New Jersey Nets: Breaking Down Their Week 5 Performance

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New Jersey Nets: Breaking Down Their Week 5 Performance
(Photo by David Dow/NBAE via Getty Images)

While there were slight improvements across the board for the New Jersey Nets this week, there are still areas where the team can stand to do much better.

It's hard to say this wasn't at least a somewhat successful week for the Nets, but their loss to Philadelphia makes it feel like they should have done better, especially considering the way they competed against some pretty solid teams.

Before we get into specifics, here's a quick recap of the week:

New Jersey went 2-2 on the week, giving them an overall record of 6-11. They sit in fourth place of the Atlantic Division.

The biggest story this week was the demotion of Terrence Williams to the D-League.

I won't spend too much time on this, but I will say that it was the right move.

"T-Will" has been a bit of a head case for the team since he was taken 11th overall in the 2009 draft. He sent out tweets a year ago that were disrespectful to the team, was insubordinate with coach Kiki Vandeweghe last season and has shown an unwillingness to adhere to team rules in his brief career.

Jim McIsaac/Getty Images
Terrence Williams is not lacking in potential, as his draft status shows. He needs to be more of a professional, though.

The Nets threatened him with a demotion  in his rookie year. He responded by having a very good final six weeks of the season and it appeared he was headed in the right direction.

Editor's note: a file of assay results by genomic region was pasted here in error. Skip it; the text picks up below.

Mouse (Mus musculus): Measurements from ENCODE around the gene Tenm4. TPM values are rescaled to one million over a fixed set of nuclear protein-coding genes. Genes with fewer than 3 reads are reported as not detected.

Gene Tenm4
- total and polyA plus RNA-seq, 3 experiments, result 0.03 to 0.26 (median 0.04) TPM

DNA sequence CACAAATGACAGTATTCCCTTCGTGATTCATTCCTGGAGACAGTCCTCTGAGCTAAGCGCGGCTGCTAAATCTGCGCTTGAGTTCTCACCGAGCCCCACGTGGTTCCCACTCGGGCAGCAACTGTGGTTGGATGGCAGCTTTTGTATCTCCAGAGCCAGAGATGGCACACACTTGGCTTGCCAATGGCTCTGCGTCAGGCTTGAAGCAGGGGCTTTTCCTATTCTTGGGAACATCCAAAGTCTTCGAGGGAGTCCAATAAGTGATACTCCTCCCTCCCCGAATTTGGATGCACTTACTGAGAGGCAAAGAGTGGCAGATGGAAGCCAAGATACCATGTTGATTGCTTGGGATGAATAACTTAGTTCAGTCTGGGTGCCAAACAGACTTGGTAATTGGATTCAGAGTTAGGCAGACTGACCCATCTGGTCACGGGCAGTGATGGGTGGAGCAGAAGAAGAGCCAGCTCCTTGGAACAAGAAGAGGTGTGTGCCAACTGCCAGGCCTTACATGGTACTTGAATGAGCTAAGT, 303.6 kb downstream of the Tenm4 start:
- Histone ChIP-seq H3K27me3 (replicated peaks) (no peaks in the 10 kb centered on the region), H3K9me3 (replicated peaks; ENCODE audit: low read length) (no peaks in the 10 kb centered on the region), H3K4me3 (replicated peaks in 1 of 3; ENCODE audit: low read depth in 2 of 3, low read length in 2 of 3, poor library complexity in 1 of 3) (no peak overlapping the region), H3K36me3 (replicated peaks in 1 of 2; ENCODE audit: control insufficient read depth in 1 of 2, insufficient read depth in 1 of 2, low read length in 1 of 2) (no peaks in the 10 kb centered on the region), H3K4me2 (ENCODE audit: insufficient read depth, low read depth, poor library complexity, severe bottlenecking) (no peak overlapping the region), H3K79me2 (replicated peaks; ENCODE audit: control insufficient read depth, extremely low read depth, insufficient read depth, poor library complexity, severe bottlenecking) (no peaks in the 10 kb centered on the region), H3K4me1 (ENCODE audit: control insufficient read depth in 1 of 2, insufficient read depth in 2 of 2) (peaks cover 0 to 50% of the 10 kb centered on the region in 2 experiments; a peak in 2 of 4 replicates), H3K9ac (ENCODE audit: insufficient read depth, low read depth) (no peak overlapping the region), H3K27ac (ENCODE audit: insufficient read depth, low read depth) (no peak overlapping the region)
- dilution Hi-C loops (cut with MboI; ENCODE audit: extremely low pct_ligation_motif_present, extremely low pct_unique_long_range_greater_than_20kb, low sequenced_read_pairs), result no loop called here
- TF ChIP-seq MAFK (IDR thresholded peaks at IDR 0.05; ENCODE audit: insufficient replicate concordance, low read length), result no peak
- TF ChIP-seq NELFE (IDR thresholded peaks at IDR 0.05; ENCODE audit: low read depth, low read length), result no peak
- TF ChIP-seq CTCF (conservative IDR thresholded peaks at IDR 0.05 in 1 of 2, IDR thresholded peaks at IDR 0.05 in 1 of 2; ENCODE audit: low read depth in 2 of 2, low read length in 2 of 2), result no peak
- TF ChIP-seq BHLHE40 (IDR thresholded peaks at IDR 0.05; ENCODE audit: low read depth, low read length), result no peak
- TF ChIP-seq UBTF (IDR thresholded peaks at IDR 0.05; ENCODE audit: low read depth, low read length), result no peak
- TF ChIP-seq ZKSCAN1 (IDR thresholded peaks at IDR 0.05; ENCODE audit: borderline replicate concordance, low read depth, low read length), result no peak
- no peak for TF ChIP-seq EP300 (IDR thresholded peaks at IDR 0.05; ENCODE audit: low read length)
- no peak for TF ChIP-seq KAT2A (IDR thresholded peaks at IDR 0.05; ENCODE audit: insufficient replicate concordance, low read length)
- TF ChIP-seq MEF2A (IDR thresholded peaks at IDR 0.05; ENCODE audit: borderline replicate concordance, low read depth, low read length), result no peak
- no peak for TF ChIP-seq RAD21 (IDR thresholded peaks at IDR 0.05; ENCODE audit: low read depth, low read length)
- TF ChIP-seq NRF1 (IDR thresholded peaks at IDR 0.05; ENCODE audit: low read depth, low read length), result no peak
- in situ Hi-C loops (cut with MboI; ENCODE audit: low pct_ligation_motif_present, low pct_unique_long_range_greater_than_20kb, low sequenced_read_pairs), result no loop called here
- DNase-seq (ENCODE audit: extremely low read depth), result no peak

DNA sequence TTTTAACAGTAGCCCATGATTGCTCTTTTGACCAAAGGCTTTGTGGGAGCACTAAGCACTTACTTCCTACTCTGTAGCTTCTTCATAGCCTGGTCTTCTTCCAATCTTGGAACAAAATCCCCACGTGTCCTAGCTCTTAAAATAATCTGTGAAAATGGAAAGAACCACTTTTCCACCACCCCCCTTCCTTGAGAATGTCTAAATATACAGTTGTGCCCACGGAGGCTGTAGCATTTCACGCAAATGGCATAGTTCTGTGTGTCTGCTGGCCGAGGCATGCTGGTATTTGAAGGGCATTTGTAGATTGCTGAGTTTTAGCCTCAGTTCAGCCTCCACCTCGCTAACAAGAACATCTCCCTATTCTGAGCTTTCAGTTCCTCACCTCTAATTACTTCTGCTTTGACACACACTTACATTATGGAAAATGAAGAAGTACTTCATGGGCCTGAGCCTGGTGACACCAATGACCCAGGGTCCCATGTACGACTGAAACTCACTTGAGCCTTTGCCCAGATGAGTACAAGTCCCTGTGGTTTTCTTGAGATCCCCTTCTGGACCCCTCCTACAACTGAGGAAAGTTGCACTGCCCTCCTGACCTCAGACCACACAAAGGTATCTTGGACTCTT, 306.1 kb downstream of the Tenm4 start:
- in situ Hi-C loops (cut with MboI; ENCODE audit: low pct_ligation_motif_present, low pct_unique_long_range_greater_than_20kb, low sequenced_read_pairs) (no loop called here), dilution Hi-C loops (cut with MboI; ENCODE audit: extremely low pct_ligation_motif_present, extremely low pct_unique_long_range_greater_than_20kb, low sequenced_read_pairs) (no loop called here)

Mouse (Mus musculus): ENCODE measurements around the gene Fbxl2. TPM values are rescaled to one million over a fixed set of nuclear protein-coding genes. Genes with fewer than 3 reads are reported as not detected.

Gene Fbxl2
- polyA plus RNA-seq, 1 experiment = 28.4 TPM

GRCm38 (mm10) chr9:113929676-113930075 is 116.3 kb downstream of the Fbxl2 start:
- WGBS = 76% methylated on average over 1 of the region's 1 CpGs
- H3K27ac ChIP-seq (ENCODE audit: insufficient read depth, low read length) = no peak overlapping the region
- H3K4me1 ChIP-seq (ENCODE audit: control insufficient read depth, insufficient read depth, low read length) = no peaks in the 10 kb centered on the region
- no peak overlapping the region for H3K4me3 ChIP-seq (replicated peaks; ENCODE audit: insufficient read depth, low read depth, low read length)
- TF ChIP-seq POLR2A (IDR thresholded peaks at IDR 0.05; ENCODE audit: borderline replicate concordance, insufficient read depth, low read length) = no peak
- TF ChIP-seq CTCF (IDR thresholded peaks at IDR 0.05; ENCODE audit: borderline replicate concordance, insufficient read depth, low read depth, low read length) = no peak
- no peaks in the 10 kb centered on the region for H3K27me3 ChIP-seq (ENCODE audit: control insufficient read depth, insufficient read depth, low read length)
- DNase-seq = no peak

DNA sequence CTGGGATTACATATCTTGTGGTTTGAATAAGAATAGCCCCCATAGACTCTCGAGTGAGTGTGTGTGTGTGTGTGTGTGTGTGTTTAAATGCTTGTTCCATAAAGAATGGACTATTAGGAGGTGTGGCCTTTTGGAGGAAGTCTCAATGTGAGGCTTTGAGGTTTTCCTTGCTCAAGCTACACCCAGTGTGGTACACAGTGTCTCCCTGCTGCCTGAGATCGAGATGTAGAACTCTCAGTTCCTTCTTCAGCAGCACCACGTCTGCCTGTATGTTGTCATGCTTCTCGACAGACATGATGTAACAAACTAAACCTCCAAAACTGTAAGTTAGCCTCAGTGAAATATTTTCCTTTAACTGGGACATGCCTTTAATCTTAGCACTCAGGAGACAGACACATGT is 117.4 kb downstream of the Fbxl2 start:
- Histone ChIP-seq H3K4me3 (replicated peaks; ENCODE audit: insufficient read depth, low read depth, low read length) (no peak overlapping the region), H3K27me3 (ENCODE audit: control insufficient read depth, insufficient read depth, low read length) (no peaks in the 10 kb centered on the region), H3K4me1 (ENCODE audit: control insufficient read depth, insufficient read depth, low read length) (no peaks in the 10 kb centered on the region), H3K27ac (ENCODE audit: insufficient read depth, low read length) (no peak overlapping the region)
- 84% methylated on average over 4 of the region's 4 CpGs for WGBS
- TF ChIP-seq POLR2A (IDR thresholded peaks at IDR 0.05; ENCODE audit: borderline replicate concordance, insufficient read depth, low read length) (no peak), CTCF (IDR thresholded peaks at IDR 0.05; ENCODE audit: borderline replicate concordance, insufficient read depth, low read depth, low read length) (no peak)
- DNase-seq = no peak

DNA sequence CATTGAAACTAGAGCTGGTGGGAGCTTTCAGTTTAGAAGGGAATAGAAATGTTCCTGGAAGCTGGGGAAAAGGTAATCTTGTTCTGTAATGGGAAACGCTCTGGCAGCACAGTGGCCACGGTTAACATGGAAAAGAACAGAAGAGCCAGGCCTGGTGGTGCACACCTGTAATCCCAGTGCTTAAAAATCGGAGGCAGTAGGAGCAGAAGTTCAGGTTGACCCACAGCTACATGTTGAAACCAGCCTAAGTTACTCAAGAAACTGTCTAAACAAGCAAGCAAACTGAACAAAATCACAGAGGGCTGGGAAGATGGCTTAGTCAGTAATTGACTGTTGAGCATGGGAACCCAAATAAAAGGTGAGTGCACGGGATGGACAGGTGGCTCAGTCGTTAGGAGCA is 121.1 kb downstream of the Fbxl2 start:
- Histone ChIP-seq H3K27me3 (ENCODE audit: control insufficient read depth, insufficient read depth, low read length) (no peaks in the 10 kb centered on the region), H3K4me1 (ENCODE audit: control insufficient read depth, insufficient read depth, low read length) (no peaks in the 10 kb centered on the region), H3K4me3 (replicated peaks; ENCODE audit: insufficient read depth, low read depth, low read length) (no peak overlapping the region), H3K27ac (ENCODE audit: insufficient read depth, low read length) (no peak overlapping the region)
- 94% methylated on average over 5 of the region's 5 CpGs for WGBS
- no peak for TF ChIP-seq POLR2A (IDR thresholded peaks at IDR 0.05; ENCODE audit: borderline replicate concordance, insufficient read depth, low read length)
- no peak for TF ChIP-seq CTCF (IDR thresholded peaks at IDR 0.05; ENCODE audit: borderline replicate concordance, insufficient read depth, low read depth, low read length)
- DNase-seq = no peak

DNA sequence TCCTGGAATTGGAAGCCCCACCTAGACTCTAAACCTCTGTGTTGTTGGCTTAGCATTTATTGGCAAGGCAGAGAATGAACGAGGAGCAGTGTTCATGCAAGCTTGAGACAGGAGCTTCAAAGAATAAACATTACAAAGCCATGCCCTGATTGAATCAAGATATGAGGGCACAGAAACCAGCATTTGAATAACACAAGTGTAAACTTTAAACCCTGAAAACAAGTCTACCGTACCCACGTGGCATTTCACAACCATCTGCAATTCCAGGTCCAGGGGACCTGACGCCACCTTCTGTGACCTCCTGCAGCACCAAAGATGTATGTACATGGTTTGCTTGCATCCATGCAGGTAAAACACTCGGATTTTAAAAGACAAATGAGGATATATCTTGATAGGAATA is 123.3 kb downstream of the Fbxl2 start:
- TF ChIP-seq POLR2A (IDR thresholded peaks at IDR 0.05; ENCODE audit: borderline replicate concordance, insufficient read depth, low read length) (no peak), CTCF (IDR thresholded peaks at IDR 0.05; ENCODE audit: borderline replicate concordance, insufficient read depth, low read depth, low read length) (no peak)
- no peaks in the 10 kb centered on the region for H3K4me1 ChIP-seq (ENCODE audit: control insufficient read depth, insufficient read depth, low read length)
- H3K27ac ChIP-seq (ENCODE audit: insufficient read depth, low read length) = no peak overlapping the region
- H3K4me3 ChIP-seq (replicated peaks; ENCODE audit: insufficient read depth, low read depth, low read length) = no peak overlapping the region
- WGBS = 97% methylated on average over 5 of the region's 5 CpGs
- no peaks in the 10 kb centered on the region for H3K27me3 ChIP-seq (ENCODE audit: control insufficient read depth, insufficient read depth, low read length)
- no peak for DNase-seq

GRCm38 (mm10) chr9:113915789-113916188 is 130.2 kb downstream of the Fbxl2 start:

The coaching staff spoke very highly of him in the preseason, but once the regular season started he relapsed into poor work habits.

He was reportedly always late to practice and shootarounds, and fining him multiple times did not get the message across. The Nets could not stand to continue threatening him and had to act. They had to send a message to the team that this type of behavior was unacceptable.

In short, they had no choice.

It will be up to Williams how this plays out. If he works hard and shows up to play every night, basically if he shows he's a professional, he'll eventually be brought back to the team.

If not, well, he'll be out of the league before too long. Talent alone does not make a professional basketball player. Terrence Williams needs to understand this.

Now on to this week's performance.

By understanding your weaknesses, you can turn them into strengths, which is why I like to start out with the negative before turning to the positive.

With that in mind, let's talk about Philadelphia. What a bad loss.

The Nets and the 76ers are in similar rebuilding circumstances. On paper they're a pretty even match and, naturally, there has to be a winner and a loser.

The problem I have with that game is that the Nets beat two playoff teams from a year ago who were above .500 at the time of their games and nearly beat the defending Eastern Conference champs.

How do you do that and then go out and lose to a team like the Sixers?

To be fair, Philly had a ridiculous fourth quarter. They shot nearly 80 percent from the field and it wasn't like the Nets were horrendous as they were at 45 percent in that quarter.

It takes a combination of poor defense and lights-out shooting for a team to have a quarter like that. In their other games this week, the Nets were a solid defensive team. It seems they just had a 12-minute breakdown for that one game.

That quarter was, however, a glaring example of an area the Nets need to improve upon: Their defensive rotations.

The team usually makes the right rotation, but it seems to come a little too late. By the time a defender gets there, the opposing player is either already in his shooting motion or making a strong move to the basket.

This is largely a young team so this is to be expected, and the Nets have been good this year in terms of opponent field goal percentage.